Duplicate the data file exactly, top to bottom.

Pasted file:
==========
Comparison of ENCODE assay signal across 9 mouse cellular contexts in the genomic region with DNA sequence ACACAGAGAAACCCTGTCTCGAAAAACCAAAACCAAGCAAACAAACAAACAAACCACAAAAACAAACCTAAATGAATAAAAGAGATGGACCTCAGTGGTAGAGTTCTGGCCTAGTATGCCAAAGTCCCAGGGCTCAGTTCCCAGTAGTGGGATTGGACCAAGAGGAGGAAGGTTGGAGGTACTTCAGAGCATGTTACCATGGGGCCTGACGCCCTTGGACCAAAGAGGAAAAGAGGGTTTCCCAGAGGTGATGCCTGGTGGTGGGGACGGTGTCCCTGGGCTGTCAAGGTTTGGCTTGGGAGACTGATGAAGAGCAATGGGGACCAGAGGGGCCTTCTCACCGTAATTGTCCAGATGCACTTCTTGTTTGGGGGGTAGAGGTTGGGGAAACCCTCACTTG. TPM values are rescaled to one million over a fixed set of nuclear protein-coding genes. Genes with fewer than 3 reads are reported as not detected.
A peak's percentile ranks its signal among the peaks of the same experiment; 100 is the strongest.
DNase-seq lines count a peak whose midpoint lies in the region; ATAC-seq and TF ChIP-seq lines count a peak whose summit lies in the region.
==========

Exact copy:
Comparison of ENCODE assay signal across 9 mouse cellular contexts in the genomic region with DNA sequence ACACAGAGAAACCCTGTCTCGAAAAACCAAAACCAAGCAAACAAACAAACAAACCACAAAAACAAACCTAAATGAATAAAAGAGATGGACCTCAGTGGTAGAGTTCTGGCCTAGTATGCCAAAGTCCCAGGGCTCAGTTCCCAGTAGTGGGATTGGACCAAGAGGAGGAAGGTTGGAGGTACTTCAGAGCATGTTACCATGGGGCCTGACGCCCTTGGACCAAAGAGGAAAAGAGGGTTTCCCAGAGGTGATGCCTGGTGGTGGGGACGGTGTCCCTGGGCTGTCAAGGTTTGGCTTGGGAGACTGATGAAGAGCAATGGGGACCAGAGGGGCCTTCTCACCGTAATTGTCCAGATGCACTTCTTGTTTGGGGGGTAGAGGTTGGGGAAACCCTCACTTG. TPM values are rescaled to one million over a fixed set of nuclear protein-coding genes. Genes with fewer than 3 reads are reported as not detected.
A peak's percentile ranks its signal among the peaks of the same experiment; 100 is the strongest.
DNase-seq lines count a peak whose midpoint lies in the region; ATAC-seq and TF ChIP-seq lines count a peak whose summit lies in the region.